Red-legged Shieldbug Pentatoma rufipes
Red-legged Shieldbug (Pentatoma rufipes)

Berberis Fusehorn Arge berberidis female
Berberis Fusehorn (Arge berberidis) female

2-spot Ladybird Adalia bipunctata larva
2-spot Ladybird (Adalia bipunctata) larva

Little Nomad Bee Nomada flavoguttata female
Little Nomad Bee (Nomada flavoguttata) female

Pellucid Fly Volucella pellucens
Pellucid Hoverfly (Volucella pellucens)

Grouse Wing Mystacides longicornis
Grouse Wing (Mystacides longicornis)

Hairy Spider Weevil Barypeithes pellucidus
Hairy Spider Weevil (Barypeithes pellucidus)

False Cacao Moth Ephestia woodiella
False Cacao Moth (Ephestia woodiella)

German Wasp Vespula germanica
German Wasp (Vespula germanica)

Peacock Aglais io
Peacock (Aglais io)

Black-tailed Skimmer Orthetrum cancellatum female
Black-tailed Skimmer (Orthetrum cancellatum) female

Roesel's Bush-Cricket Roeseliana roeselii
Roesel’s Bush-Cricket (Roeseliana roeselii)

For those that may be interested you can visit my Insects page ‘here’.

Microcosmos II

Rose Aphid (Macrosiphum rosae) – Again, looking through the rose cuttings I came across what I initially thought was just an aphid, until I looked closer and noticed it appeared to be fixed to the leaf by a silken pad of sorts. I discovered that the aphid had been parasitised by a braconid wasp, possibly Praon sp. The wasp grub would have fed on the inside of the aphid killing it, and now it has formed the cocoon from which it will eventually emerge as an adult. Some of these parasitoid wasps have been used in biocontrol to help keep down aphid pestilence in farming.

Double-click image for a closer look.

Red-and-black Froghopper

Cercopis vulnerata – This bug is hard to miss when coming across it resting on low plants like nettle. Apart from its eye-popping colour, it is also one of the largest of the froghoppers. Its bright markings signify that it is very distasteful to birds and other would be predators. Double-click images to enlarge.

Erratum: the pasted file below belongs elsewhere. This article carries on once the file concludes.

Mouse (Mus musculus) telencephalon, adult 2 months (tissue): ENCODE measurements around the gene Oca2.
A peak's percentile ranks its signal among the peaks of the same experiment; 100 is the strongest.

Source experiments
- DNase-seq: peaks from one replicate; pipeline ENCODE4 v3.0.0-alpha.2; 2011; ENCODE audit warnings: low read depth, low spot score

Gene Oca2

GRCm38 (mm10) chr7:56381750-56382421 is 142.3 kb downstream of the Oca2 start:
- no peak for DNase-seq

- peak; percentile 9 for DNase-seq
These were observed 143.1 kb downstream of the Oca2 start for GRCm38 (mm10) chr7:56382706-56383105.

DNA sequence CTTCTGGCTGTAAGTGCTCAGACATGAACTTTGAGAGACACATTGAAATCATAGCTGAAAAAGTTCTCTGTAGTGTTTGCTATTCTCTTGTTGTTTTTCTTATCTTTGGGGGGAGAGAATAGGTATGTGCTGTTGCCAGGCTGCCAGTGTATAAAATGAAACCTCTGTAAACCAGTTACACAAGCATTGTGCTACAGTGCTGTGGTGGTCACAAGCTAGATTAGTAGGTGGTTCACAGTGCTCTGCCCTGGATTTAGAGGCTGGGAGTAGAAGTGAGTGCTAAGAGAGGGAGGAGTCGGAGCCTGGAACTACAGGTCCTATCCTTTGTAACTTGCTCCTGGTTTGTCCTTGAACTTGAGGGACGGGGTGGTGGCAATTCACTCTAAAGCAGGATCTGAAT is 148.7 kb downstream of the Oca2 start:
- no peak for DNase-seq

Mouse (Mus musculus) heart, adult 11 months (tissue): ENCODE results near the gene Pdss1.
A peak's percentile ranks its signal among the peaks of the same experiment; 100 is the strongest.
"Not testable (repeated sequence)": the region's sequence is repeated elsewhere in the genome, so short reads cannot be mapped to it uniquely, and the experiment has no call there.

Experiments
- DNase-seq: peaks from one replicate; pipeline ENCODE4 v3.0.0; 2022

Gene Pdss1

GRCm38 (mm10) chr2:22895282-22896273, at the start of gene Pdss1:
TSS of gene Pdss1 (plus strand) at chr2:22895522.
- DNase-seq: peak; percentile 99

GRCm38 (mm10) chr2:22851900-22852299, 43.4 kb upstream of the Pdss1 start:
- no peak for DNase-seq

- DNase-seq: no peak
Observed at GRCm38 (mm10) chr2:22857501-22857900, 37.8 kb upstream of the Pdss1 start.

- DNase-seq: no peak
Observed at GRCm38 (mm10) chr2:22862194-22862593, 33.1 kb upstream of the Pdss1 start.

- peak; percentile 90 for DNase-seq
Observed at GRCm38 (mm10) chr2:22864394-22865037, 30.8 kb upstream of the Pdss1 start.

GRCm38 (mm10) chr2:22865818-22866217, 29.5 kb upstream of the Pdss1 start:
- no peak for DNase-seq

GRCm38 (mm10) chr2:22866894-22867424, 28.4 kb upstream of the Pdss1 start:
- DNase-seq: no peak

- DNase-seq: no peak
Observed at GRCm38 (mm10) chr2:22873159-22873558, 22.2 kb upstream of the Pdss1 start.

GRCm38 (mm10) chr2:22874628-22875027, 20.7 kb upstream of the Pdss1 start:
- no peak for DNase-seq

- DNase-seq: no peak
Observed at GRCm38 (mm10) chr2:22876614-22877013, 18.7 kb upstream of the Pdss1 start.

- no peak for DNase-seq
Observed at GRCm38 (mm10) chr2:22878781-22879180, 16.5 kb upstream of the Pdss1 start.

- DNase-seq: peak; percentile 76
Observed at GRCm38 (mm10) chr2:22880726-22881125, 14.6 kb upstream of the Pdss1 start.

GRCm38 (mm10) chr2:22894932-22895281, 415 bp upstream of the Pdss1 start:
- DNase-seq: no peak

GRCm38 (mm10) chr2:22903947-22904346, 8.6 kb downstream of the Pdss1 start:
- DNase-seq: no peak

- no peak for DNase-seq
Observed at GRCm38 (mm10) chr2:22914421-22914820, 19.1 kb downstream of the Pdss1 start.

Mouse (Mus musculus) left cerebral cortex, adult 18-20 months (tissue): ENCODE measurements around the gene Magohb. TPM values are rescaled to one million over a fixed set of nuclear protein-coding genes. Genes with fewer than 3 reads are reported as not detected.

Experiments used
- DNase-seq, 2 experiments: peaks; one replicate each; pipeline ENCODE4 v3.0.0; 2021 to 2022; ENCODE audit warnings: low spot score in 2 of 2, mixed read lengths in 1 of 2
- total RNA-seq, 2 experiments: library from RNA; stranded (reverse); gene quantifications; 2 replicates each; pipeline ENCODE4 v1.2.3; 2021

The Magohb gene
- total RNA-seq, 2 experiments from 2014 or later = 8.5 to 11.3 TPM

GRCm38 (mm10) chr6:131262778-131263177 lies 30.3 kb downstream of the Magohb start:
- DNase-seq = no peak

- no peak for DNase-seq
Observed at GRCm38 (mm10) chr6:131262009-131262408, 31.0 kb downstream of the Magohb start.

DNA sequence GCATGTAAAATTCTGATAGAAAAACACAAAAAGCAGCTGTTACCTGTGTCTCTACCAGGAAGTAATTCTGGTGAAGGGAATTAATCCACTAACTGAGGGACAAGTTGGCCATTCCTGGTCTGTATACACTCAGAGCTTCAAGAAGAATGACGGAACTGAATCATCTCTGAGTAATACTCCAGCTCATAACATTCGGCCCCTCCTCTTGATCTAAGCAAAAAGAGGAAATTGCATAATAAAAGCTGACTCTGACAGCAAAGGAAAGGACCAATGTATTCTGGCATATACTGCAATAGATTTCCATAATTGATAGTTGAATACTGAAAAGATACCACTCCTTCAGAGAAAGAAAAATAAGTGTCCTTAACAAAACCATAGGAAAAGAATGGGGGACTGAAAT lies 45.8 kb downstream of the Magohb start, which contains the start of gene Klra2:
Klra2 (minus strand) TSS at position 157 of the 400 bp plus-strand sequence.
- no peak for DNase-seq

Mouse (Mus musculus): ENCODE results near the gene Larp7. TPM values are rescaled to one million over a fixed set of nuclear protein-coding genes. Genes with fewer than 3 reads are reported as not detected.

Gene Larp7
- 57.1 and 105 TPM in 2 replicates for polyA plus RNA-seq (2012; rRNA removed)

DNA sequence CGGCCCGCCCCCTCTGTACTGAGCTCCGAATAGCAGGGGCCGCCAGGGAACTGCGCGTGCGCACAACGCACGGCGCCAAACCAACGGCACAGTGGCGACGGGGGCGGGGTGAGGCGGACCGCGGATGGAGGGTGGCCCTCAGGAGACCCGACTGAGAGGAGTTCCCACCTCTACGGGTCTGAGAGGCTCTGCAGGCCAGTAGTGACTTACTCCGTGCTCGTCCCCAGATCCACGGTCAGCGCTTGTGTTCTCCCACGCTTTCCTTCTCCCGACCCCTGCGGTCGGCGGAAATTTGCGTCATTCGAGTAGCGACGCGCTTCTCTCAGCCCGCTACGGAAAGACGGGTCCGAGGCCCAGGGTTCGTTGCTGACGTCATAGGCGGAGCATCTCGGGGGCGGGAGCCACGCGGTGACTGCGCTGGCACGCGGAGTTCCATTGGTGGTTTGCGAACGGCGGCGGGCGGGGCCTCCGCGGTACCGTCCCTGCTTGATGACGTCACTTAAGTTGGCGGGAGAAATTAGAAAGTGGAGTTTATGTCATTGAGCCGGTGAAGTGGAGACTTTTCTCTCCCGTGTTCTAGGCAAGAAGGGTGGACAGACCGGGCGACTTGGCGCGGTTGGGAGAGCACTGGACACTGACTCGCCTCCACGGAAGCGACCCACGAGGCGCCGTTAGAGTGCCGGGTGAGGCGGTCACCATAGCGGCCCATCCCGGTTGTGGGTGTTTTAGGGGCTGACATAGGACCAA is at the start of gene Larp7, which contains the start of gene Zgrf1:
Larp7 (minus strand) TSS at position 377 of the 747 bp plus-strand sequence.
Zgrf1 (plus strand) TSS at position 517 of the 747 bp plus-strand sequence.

Red-and-black Froghopper Cercopis vulnerata

Red-and-black Froghopper Cercopis vulnerata

© Peter Hillman ♦ 6th May 2020 ♦ Local woodland margin, South Staffordshire ♦ Nikon D7200

Crucifer Shieldbug

Eurydema (Eurydema) oleracea – Also called the Cabbage Bug, this is a new visitor to the garden for me. Another one of the shieldbugs/stink bugs, but this one has a red colour form, too, which I have not seen. Double-click image to enlarge.

Crucifer Shieldbug Eurydema oleracea

© Peter Hillman ♦ 6th April 2020 ♦ Rear garden, Staffordshire ♦ Nikon D7200

The Strange

Heterotoma planicornis – I always think the early stage of true bugs look kind of strange, and this nymph is no exception. The adults grow up to around 5mm (just under a 1/4in) long, and they look quite strange, too. See last image. Double-click image to enlarge.

Heterotoma planicornis nymph

Heterotoma planicornis

© Peter Hillman ♦ 30th June 2019 ♦ Rear garden, Staffordshire ♦ Nikon D7200

The Best Bed For A Bug In Town

Green Shieldbug (Palomena prasina) – Looking through my living window yesterday evening I noticed this bug had got the most comfortable and fashionble bed for the night, cosily nestled right in the centre of one of my Camellia blossoms. Now that’s what I call sleeping in style. Double-click image to get closer, but please be quite so as not to wake him.

Green Shieldbug Palomena prasina

© Peter Hillman ♦ 24th March 2020 ♦ Front garden, Staffordshire ♦ Nikon D7200

Self Isolating

Sonronius dahlbomi – Like others around the world I am having to self isolate here because of the Coronavirus. I draw an interesting parallel to these tiny leafhopper bugs. Over the years I have come across these brightly coloured bugs (they are only about 5mm (3/16in) long) on a narrow woodland path and always in one particular spot amongst fern and nettle. I see them nowhere else. It is an uncommon species and localised, and found mainly in woodland in central and southern England.

I have had online discussions with an expert on these insects and he too has found that this particular species always seems to appear in a tight-knit cluster and does not develop out from it, which is a bit of a mystery. Perhaps they feel safe and content where they are, and they have everything they need in their confined living space to survive, and will only move if threatened to do so. The bottom two images show the early juvenile stage. You may want to double-click for a closer look.

Sonronius dahlbomi

Sonronius dahlbomi

Sonronius dahlbomi

Sonronius dahlbomi nymph

Sonronius dahlbomi nymph

© Peter Hillman ♦ 9th, 22nd & 30th June 2019 ♦ Local woodland path, Staffordshire ♦ Nikon D7200

Green Shieldbug

Palomena prasina – As soon as the sun appears these shieldbugs crawl out of their hidey-holes and bask in its warming rays. This one is still sporting its autumn camouflage suit, although I have noticed others are gradually changing back to green to blend in with the new spring growth. Double-click on image to enlarge.

Green Shieldbug Palomena prasina

© Peter Hillman ♦ 16th March 2020 ♦ Back garden, Staffordshire ♦ Nikon D7200